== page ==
As Vail Resorts and Alterra Mountain Company continue to battle over some of the best mountains in the West, more and more resorts are picking sides.
Before the 2018-2019 season, notable longtime independent mountains Crested Butte and Telluride hopped aboard Vail's Epic Pass, while Steamboat joined Alterra's Ikon. (This year, Vail and Alterra appear to be battling it out primarily through flexible pricing and discount options for shredders who don't have a cool $700 to $900 to throw down.)
But not every resort is satisfied with the duopoly forming, one that even stretches to Canada and Japan.
In a surprise move, Arapahoe Basin severed ties with Vail Resorts last month over concerns that its mountain, which is independently owned, is being overrun with too many Epic Pass holders. Many local skiers and riders celebrated the news, piling on to comment threads online to say that they feel the move protects "The Legend" — that relaxed, local vibe along with relatively uncrowded steep terrain that characterizes A-Basin.
Another common refrain: hope that A-Basin and its independent next door neighbor, Loveland, will team up on a joint pass for next year.
Even as local skiers and snowboarders in some towns like Aspen are now grumbling about increases in traffic as their favorite mountains join mega-passes (indeed, in Aspen's case, Ikon users have accounted for 9 percent of visitors to the four interconnected mountains in the region so far this season, and visits are up 20 percent), most resorts are not going the way of A-Basin; they're staying on board the mega-passes for next season. But like A-Bay, Loveland remains defiant.
Loveland marketing and communications director John Sellers dismisses any possibility of Loveland joining the Epic or Ikon passes. "Over the years, our phone has rung a few times," he concedes. "But we've been fortunate to grow on our own, so joining a mega-pass is not something we've really considered. The Ikon Pass is new. But over the years, the Epic Pass has partnered with other mountains, and we've closely watched how that relationship has impacted those mountains. For us, the volume consideration — the number of people — is what's made [joining a larger pass] a non-starter.
"If you're overloading the mountain and opening it up to potentially hundreds of thousands of other pass holders, it's going to have a noticeable impact on operations and the experience at the mountain," he continues. "We just don't want to alienate or frustrate our core customers."
Just as A-Basin cited overloaded parking as a reason for leaving the Epic Pass, Loveland's executives also see a scenario where, especially being the closest mountain to Denver along I-70, its lots and bottom lifts would be inundated with pass holders, especially on days when Loveland Pass or the Eisenhower Tunnel are closed.
Sellers says that one reason Loveland hasn't had to attract extra customers through a mega-pass is because there's a particular "life cycle" of customers who ski and snowboard there. Many Front Range skiers and snowboarders, he says, learn to ski at Loveland as kids. When they reach their young-adult years, they may join a pass like Epic because they want to ski with their friends and that's what everyone has.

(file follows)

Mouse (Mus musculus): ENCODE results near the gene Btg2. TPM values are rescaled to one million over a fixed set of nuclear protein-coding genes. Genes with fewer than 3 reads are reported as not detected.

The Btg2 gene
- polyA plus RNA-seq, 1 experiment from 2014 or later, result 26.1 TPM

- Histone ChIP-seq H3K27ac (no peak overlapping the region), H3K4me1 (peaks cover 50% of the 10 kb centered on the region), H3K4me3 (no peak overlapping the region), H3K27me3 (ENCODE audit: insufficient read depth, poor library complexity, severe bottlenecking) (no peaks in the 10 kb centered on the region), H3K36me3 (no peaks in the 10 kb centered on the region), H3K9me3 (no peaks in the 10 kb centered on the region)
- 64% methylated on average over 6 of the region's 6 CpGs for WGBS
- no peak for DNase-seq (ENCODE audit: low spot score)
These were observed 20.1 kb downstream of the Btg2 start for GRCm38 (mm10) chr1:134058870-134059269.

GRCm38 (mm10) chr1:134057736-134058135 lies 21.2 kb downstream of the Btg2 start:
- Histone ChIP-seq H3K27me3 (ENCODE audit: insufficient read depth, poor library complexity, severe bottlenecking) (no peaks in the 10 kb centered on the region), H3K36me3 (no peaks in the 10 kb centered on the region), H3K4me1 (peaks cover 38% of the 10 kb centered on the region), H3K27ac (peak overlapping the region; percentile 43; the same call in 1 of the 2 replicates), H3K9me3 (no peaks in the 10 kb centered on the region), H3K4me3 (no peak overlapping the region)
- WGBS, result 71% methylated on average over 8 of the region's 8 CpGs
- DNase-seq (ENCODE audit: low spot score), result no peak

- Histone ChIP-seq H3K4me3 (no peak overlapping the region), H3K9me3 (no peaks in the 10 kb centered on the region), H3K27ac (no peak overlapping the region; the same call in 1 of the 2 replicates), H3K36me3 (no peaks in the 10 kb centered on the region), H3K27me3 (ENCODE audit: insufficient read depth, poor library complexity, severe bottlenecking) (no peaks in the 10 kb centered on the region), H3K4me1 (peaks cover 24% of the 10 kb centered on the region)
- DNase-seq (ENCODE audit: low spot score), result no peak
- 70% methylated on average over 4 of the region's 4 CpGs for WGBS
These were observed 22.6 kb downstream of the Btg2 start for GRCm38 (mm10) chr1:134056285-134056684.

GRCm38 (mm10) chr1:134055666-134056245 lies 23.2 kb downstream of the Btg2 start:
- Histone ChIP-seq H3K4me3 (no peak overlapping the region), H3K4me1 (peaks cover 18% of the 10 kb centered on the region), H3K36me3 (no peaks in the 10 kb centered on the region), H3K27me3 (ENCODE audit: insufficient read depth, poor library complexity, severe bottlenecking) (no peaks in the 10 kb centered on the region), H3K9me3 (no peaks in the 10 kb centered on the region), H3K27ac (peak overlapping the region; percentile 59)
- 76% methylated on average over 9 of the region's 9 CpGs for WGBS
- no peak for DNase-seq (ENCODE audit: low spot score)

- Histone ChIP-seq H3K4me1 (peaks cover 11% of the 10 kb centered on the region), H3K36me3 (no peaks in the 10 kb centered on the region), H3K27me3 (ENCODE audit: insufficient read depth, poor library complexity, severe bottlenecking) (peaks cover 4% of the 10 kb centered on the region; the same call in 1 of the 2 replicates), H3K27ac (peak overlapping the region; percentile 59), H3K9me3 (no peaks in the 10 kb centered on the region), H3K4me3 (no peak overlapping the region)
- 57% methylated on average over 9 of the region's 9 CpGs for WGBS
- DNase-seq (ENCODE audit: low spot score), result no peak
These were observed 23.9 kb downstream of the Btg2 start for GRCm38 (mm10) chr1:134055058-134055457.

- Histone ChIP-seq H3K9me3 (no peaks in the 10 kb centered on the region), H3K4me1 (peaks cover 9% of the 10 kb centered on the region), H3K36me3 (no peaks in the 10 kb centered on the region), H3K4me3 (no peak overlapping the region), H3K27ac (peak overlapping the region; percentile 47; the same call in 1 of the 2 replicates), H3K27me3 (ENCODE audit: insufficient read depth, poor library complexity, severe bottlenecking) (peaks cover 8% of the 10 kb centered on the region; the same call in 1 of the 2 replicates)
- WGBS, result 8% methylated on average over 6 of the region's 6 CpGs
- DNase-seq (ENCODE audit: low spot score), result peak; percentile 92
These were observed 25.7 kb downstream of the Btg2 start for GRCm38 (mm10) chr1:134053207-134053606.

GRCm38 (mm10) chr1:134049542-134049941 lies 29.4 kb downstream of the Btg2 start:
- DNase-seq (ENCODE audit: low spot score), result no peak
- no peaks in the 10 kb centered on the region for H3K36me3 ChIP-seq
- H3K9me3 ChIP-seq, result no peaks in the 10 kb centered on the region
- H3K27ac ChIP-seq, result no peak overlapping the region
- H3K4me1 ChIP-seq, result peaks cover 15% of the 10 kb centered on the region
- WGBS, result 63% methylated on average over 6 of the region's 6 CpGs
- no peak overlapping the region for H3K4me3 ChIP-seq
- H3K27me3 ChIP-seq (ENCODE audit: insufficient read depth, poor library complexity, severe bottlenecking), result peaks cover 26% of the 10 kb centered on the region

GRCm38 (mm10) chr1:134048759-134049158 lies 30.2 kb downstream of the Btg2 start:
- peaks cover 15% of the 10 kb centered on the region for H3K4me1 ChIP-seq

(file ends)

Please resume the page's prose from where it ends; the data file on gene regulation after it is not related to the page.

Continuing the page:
"But then we start to see people coming back," Sellers says. "And certainly not everyone, but a lot of people come back when they start to have families of their own. They're teaching their kids and are interested in coming up and having a great ski day with their friends and their family. And maybe making it home in time to make dinner is more important than having a hundred different dining options near the mountain. People's priorities change."
Those priorities also may not include $700-plus season passes. Loveland's all-access pass this year was $419 and included access to the Powder Alliance, which offers benefits at eighteen other mountains. Loveland has also partnered with sixteen other mountains across the West in offering nearly 100 free days.
"So we've been adding value to our season passes in that route instead of joining one of these larger pass options," Sellers says.
As for the most enticing potential partnership of all, teaming up with A-Basin?
A-Bay spokeswoman Katherine Fuller wrote in an email to Westword, "There are no new partnerships to announce. In the coming months, A-Basin will be discussing opportunities with several resorts and resort groups."
Sellers is also mysterious about the potential of a union.
"As of right now, there's nothing planned. But I will say, 'Never say never,'" Sellers says. "We evaluate all opportunities as they come through, and there certainly have been more recently with the rapidly changing landscape. Never say never."
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